Can being an excellent subject specialist make you a rubbish subject teacher?
If you’ve ever seen someone promoting Romeo and Juliet for six-year-olds, you will find it instantly easy to imagine how deeply informed enthusiasts can overcomplicate relatively shallow tasks.
In English, my subject, the current push for knowledge-rich education has led to an arms race of complex specialist terminology that is verging on mutually assured destruction. Scroll down any Twitter literature-teaching feed and you will find a glorious supply of GCSE lesson plans and resources that include such vital concepts as anadiplosis, epizeuxis and hagiography in the core terminology lists for 15-year-olds.
The exam boards, worn down by endless swathes of poorly remembered Greek rhetorical devices, have begun to revolt. AQA announced recently that our hardest-won and most-beloved subject specialist language “doesn’t have value in and of itself”. Step away from the hypophora, colleagues.
The value of subject-specialist teachers
The Department for Education considered the available evidence in 2016, and its report on the subject was sobering for Team Hypophora: not only does it not seem to make much of a difference if young people are taught by non-specialists, but in many subjects, specialist teachers actually lead to lower student outcomes.
But the headline statistics on student outcomes disguise the complex challenges we face when teaching outside our disciplines, the first and most important of which is reverse imposter syndrome.
Teachers stricken with imposter syndrome doubt the sparkling range of talents, knowledge and skills they bring to their subjects. Teachers with reverse imposter syndrome lack any such attributes: they are actual imposters. And now they’re standing at the front of the class, pretending as hard as they can.
Can students tell when we’re teaching from a central scheme of work by the skin of our teeth? As anyone who has ever found themselves saying, “Let’s read the slide again,” to a class of baffled teenagers can assure you, yes – they know we have no idea what we’re talking about. The moment they ask an off-scheme question, we’re lost.
As one reluctant non-specialist describes it, “I didn't have a clue and the students knew it. I felt like a total fraud: it makes me squirm thinking about it even now.” This is what young people mean when they roll their eyes and talk about “PowerPoint teachers”.
And reader, I have been that teacher. We’ve all been that teacher at some point. And we’ve all faced the same set of difficulties, the same stage fright and the same sea of sceptical faces staring at us as we struggle to find an answer.
The single greatest thing we can bring to our classrooms
When Cambridge Assessment asked, “What are the problems non-specialist teachers face?” the results were consistent: classroom management was similar for specialists and non-specialists alike. We’re all teachers, after all. But answering questions, assessing past papers, moderating work, marking work and setting work are all significantly more challenging for people working outside their disciplines.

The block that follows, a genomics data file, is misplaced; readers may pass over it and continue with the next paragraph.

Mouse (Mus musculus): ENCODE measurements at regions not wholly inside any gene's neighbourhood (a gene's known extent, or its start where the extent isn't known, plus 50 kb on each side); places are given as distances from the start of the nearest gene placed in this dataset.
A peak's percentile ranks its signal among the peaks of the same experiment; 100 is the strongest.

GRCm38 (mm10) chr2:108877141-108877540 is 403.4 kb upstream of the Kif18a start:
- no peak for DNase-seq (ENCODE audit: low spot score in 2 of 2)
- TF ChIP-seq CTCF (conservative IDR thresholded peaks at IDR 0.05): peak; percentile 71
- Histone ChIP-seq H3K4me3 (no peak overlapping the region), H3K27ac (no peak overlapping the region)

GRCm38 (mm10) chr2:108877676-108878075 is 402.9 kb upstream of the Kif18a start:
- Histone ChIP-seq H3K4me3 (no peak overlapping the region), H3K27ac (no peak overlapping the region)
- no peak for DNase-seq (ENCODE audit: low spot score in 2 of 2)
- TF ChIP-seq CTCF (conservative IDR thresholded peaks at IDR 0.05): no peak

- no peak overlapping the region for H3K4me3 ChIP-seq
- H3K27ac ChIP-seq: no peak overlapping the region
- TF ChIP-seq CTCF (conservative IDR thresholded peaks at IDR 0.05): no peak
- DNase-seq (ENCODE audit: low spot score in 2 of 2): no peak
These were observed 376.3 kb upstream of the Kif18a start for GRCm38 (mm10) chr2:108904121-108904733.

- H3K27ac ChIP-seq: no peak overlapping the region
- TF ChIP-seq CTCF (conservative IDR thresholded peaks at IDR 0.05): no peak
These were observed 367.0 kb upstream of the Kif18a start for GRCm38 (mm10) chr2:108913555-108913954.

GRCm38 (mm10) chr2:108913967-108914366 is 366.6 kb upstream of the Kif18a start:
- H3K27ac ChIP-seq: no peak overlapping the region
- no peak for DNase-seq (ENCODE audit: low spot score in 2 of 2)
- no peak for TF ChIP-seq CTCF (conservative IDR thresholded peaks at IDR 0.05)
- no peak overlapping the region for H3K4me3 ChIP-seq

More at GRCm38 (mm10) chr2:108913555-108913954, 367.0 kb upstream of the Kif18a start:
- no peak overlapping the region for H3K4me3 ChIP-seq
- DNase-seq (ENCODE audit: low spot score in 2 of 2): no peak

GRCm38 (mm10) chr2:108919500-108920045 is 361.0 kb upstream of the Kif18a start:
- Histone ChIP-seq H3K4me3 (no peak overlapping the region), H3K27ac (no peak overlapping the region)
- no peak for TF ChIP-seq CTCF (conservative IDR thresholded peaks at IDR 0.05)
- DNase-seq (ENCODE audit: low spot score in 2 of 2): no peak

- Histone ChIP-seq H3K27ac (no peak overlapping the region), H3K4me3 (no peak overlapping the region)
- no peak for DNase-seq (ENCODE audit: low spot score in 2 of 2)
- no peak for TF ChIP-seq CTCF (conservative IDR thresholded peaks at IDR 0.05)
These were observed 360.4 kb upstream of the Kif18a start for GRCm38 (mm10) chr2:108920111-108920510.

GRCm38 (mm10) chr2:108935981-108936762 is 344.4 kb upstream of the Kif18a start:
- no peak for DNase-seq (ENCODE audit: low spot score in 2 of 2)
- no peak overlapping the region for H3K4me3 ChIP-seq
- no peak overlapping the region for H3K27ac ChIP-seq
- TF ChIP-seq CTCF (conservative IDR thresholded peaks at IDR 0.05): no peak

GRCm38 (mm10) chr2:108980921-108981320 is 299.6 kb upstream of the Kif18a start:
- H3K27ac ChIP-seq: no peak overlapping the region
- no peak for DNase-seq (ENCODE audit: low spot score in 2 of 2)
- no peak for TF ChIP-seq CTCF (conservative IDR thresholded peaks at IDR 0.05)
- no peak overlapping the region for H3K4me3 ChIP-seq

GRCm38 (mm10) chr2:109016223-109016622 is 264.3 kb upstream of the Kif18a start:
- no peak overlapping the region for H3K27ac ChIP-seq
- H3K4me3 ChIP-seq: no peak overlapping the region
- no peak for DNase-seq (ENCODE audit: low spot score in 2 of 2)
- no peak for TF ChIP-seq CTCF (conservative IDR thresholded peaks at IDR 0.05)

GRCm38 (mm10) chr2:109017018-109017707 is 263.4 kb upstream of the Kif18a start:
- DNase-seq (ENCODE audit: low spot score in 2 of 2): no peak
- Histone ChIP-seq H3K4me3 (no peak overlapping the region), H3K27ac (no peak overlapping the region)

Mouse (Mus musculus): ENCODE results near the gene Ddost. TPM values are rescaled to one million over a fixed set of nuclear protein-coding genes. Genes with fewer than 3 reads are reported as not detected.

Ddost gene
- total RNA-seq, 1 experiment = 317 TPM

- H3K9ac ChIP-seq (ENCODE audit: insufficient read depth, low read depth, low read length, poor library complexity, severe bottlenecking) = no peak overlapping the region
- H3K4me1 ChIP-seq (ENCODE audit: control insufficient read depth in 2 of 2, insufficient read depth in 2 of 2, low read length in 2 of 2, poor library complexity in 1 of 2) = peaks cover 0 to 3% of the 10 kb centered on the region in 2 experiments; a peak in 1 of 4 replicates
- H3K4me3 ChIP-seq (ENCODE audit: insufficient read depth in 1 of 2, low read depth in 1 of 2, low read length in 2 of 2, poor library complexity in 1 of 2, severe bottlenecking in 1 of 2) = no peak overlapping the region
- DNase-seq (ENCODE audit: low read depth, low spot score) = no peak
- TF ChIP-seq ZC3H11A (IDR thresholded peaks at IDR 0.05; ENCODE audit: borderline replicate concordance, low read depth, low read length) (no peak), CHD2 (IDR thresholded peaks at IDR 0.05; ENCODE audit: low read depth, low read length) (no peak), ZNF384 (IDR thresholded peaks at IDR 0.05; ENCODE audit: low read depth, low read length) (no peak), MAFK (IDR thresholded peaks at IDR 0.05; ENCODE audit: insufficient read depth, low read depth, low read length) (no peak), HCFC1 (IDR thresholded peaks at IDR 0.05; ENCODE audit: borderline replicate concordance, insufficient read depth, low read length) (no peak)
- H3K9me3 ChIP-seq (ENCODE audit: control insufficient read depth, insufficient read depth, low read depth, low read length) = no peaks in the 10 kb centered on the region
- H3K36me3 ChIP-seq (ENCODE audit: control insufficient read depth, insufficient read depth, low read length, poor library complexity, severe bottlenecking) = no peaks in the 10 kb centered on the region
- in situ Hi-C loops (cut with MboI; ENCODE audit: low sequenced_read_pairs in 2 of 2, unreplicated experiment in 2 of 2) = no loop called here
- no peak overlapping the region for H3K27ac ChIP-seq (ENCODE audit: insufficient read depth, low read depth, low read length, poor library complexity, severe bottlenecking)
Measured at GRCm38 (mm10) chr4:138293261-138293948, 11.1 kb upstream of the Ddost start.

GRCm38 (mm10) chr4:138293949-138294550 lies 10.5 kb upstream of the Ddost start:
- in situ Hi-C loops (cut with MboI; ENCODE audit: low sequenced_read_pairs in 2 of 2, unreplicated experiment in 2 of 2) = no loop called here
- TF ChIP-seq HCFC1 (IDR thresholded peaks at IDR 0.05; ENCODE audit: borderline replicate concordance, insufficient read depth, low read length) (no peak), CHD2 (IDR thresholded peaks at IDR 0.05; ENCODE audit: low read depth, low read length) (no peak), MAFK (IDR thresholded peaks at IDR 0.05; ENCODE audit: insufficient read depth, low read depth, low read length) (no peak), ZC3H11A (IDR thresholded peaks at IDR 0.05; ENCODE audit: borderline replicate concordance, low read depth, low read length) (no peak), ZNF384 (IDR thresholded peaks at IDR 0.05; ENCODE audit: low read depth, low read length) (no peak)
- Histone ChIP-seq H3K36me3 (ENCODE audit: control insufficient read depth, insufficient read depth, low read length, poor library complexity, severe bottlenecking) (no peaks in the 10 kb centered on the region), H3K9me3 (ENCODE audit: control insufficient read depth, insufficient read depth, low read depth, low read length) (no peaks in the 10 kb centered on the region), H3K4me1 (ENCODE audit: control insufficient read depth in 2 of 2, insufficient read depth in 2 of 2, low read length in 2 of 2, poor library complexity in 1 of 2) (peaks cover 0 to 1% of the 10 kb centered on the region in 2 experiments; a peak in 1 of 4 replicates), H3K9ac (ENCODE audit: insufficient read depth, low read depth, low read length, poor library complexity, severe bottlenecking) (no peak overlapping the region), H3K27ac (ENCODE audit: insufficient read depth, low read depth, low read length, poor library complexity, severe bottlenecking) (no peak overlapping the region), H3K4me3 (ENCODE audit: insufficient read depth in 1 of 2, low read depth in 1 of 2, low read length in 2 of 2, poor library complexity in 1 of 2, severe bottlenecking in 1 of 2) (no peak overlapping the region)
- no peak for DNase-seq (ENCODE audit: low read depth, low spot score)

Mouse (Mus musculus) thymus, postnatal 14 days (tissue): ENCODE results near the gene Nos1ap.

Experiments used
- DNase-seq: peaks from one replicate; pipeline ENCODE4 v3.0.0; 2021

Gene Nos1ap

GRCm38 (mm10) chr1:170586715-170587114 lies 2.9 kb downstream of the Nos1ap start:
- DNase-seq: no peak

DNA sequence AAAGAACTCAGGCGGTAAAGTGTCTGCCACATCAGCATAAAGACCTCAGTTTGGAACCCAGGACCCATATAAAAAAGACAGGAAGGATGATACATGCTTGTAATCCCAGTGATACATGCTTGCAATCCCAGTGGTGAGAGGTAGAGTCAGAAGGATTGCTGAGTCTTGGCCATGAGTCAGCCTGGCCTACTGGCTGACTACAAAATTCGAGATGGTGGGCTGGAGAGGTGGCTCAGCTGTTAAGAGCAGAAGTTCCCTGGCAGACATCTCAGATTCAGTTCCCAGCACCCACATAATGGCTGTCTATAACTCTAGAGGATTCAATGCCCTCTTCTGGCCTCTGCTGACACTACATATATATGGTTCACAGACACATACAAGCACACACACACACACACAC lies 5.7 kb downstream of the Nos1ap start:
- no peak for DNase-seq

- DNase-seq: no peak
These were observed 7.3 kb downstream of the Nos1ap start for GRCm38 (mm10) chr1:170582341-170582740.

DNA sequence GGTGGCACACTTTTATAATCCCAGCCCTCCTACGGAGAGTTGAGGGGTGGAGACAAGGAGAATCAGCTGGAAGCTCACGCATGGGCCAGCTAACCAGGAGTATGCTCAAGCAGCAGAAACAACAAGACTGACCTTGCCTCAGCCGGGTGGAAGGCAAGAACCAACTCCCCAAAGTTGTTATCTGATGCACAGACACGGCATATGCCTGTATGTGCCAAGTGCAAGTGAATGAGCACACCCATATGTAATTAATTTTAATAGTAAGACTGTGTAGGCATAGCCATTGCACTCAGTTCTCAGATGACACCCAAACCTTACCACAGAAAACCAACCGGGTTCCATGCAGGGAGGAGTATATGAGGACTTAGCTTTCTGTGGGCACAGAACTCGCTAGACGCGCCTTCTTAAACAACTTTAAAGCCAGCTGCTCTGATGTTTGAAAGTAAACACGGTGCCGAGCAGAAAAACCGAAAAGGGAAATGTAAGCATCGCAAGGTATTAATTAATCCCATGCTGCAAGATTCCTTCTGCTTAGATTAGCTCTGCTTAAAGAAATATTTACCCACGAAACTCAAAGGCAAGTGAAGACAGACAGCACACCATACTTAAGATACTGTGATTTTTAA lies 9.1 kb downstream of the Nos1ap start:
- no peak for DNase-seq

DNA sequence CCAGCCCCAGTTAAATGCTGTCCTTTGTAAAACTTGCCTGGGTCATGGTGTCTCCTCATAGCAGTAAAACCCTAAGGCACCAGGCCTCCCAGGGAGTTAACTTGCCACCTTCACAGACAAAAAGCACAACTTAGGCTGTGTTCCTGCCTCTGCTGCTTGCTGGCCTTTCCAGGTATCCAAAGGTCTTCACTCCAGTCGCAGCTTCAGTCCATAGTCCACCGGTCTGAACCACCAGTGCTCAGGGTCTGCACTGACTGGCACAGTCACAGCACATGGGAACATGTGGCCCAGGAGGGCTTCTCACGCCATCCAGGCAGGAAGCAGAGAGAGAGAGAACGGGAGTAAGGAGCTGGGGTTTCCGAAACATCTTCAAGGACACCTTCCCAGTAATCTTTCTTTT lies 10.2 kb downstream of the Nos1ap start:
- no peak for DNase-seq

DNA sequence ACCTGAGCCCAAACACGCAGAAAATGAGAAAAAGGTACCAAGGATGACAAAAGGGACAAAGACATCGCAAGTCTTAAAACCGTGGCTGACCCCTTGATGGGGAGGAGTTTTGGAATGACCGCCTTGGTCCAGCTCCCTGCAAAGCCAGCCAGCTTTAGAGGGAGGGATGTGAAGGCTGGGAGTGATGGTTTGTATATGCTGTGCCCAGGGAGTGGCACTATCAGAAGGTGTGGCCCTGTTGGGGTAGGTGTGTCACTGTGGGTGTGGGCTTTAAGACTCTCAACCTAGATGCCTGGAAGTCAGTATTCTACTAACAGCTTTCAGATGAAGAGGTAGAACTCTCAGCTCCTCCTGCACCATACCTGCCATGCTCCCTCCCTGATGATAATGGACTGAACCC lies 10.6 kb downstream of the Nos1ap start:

It’s 2021: every school in the land has trained its classroom practitioners about the vital importance of managing the cognitive load of students. But no one is talking about managing the cognitive load of teachers. Dear Year 11: if you ask me to explain what hypophora means while I am juggling chremamorphism, I might just lie on the floor and cry.
And maybe, just maybe, measuring effective subject teaching through a dataset of key stage 3 and 4 results is missing the point. Maybe the point is the single greatest thing we can bring to our classrooms: joy. That joy only comes from genuine, giddy, sometimes ludicrous infatuation with our subjects.
Time for me to come clean: I teach epizeuxis to teenagers in Shakespeare classes for no practical or efficient reason. They will never gain any points from knowing the term for the successive repetition of single words or phrases. No examiner will ever look upon such analysis with a friendly eye.
But I love words. I love Shakespeare’s words. I love the neurological turn in Shakespeare studies, which puts epizeuxis and polysemy at its heart, and I love laughing at it, too.
And that deeply silly adoration is highly infectious. My students will get broadly the same sort of results as those of a non-specialist teacher, but mine will apply to do A level. They’ll decide on English degrees. They’ll hang around at the end of the lesson to ask about novels, tell me weird connections that they were too shy to say out loud, show me the subject terminology memes they made the night before that will make me cry with laughter.
And that is why, whatever the statistics say, I’ll always be flying the flag for Team Hypophora.
Tabitha McIntosh is an English teacher and key stage 5 manager at a comprehensive in outer London. She tweets as @TabitaSurge